Baghdad is a city of contradictions. War is a constant. Explosions and kidnappings are part of daily life. But the Iraqi capital remains a thriving city, even if a little beat up. VOA's Sharon Behn reports on how some in Baghdad are defying the stereotype of a nation at war by pursuing a lifestyle known for its iconic symbols of rebellion: motorbikes, leather jackets and roaring engines.
    Video

    Video Baghdad Bikers Defy War with a Roar

    Baghdad is a city of contradictions. War is a constant. Explosions and kidnappings are part of daily life. But the Iraqi capital remains a thriving city, even if a little beat up. VOA's Sharon Behn reports on how some in Baghdad are defying the stereotype of a nation at war by pursuing a lifestyle known for its iconic symbols of rebellion: motorbikes, leather jackets and roaring engines.
    Video

    Video Melting Pot of Immigrants Working to Restore US Capitol Dome

    The American Iron Works company is one of the firms working to renovate the iconic U.S. Capitol Dome. The company employs immigrants of many different cultural and national backgrounds. VOA’s Arman Tarjimanyan has more.
    Video

    Video Testing Bamboo as Building Material

    For thousands of years various species of bamboo - one of the world's most versatile plants - have been used for diverse purposes ranging from food and medicine to textiles and construction. But its use on a large scale is hampered because it's not manufactured to specific standards but grown in the ground. A University of Pittsburgh professor is on track to changing that. VOA’s George Putic reports.
    Video

    Video Orphanage in Iraqi City Houses Kids Who Lost their Parents to Attacks by IS

    An orphanage in Iraqi Kurdistan has become home to scores of Yazidi children who lost their parents after Islamic State militants took over Sinjar in Iraq’s Nineveh Province in 2014. Iraqi Kurdish forces backed by the U.S. airstrikes have since recaptured Sinjar but the need for the care provided by the orphanage continues. VOA’s Kawa Omar filed this report narrated by Rob Raffaele.
    Video

    Video Re-Opening Old Wounds in a Bullet-Riddled Cultural Landmark

    A cultural landmark before Lebanon’s civil war transformed it into a nest of snipers, Beirut’s ‘Yellow House’ is once again set to play a crucial role in the city.  Built in a neo-Ottoman style in the 1920s, in September it is set to be re-opened as a ‘memory museum’ - its bullet-riddled walls and bunkered positions overlooking the city’s notorious ‘Green Line’ maintained for posterity. John Owens reports from Beirut.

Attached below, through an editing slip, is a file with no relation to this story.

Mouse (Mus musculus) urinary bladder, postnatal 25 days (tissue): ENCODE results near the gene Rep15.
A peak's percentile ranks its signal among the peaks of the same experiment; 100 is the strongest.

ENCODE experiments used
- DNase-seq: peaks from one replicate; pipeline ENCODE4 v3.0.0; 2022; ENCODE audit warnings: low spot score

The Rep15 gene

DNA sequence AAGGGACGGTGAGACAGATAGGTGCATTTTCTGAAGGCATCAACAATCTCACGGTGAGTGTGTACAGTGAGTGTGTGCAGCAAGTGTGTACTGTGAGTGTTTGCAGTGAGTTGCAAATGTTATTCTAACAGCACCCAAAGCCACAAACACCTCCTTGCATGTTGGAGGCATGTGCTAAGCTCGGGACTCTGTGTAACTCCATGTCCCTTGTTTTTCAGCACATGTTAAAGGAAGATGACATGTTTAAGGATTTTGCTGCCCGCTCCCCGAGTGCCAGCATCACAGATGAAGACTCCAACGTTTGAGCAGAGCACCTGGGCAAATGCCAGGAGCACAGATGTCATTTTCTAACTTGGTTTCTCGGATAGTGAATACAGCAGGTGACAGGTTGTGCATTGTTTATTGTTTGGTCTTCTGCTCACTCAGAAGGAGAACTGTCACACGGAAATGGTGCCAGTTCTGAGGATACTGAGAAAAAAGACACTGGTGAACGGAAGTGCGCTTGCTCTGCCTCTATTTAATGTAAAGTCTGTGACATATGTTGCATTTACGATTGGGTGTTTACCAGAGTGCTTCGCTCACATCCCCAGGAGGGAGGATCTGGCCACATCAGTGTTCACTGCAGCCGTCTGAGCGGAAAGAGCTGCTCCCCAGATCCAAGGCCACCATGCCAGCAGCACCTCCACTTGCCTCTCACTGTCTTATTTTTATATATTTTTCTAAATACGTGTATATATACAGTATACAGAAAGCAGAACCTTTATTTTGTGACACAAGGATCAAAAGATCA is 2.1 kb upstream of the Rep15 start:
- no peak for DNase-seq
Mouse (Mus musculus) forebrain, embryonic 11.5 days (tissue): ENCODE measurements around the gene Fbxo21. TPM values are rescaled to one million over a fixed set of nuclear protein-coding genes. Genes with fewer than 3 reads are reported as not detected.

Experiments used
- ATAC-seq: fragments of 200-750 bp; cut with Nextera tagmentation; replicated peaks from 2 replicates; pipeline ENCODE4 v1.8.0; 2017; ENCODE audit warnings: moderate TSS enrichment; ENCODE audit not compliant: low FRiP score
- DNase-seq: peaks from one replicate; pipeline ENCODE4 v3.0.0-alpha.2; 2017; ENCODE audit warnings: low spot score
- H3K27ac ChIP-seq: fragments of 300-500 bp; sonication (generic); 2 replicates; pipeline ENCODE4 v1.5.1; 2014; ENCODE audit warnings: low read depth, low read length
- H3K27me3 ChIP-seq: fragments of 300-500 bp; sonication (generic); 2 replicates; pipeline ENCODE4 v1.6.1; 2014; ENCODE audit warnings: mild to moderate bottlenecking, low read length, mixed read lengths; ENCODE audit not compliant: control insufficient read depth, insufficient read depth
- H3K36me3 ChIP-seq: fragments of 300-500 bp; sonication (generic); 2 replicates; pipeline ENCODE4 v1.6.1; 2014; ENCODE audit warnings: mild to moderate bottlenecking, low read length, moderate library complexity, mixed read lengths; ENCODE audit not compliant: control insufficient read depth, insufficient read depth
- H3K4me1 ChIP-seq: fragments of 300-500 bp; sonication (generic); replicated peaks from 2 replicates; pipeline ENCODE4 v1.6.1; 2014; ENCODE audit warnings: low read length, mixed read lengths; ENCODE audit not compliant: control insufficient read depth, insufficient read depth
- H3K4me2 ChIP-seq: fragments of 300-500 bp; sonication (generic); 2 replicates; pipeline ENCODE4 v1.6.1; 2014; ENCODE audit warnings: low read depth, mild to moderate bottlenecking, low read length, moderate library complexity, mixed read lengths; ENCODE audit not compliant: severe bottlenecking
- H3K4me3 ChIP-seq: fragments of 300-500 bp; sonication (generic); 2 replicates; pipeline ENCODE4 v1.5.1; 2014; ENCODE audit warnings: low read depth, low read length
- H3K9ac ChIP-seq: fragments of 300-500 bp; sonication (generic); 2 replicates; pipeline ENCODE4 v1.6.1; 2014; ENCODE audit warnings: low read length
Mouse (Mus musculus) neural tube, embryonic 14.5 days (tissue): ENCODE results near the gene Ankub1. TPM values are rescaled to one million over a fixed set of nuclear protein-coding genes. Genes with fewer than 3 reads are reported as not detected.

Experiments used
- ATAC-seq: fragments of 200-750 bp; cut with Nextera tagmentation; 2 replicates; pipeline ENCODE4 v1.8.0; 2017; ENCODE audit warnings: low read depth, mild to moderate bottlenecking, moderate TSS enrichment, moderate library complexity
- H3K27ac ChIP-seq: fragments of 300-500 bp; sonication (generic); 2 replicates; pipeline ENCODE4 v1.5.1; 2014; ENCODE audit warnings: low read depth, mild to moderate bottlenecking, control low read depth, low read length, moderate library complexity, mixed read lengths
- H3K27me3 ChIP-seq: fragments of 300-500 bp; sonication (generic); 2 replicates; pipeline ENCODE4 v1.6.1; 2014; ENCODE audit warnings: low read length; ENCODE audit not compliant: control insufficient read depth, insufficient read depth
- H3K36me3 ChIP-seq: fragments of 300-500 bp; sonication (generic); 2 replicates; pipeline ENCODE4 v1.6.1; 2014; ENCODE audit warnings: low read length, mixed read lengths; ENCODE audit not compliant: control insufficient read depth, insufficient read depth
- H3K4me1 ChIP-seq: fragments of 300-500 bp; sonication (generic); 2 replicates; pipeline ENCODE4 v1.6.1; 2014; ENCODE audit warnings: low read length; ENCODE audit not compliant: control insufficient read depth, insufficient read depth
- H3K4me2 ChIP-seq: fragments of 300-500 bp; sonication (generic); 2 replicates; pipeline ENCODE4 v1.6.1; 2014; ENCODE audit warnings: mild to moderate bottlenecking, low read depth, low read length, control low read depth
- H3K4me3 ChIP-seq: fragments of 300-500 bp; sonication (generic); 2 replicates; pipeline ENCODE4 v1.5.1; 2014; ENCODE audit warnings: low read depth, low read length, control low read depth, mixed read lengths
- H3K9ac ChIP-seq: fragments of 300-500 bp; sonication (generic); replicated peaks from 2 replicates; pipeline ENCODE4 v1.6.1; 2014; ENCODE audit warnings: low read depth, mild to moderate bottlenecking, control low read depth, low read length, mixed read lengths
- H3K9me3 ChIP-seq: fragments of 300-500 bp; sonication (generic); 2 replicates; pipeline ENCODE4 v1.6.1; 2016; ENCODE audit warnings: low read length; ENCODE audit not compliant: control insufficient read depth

Video

    Video Brexit Resounds in US Presidential Contest

    Britain’s decision to leave the European Union is resounding in America’s presidential race. As VOA’s Michael Bowman reports, Republican presumptive nominee Donald Trump sees Britain’s move as an affirmation of his campaign’s core messages, while Democrat Hillary Clinton sees the episode as further evidence that Trump is unfit to be president.
    Video

    Video New York Pride March A Celebration of Life, Mourning of Loss

    At this year’s march in New York marking the end of pride week, a record-breaking crowd of LGBT activists and allies marched down Manhattan's Fifth Avenue, in what will be long remembered as a powerful display of solidarity and remembrance for the 49 victims killed two weeks ago in an Orlando gay nightclub.
    Video

    Video NASA Juno Spacecraft, Nearing Jupiter, to Shed Light on Gas Giant

    After a five-year journey, the spacecraft Juno is nearing its destination, the giant planet Jupiter, where it will enter orbit and start sending data back July 4th. As Mike O'Sullivan reports from Pasadena, California, the craft will pierce the veil of Jupiter's dense cloud cover to reveal its mysteries.
    Video

    Video Orlando Shooting Changes Debate on Gun Control

    It’s been nearly two weeks since the largest mass shooting ever in the United States. Despite public calls for tighter gun control laws, Congress is at an impasse. Democratic lawmakers resorted to a 1960s civil rights tactic to portray their frustration. VOA’s Carolyn Presutti explains how the Orlando, Florida shooting is changing the debate.
    Video

    Video Tunisian Fishing Town Searches for Jobs, Local Development Solutions

    As the European Union tries to come to grips with its migrant crisis, some newcomers are leaving voluntarily. But those returning to their home countries face an uncertain future.  Five years after Tunisia's revolution, the tiny North African country is struggling with unrest, soaring unemployment and plummeting growth. From the southern Tunisian fishing town of Zarzis, Lisa Bryant takes a look for VOA at a search for local solutions.
    Video

    Video 'American Troops' in Russia Despite Tensions

    Historic battle re-enactment is a niche hobby with a fair number of adherents in Russia where past military victories are played-up by the Kremlin as a show of national strength. But, one group of World War II re-enactors in Moscow has the rare distinction of choosing to play western ally troops. VOA's Daniel Schearf explains.
    Video

    Video Muslim American Mayor Calls for Tolerance

    Syrian-born Mohamed Khairullah describes himself as "an American mayor who happens to be Muslim." As the three-term mayor of Prospect Park, New Jersey, he believes his town of 6,000 is an example of how ethnicity and religious beliefs should not determine a community's leadership. Ramon Taylor has this report from Prospect Park.

    Special Report

    Adrift The Invisible African Diaspora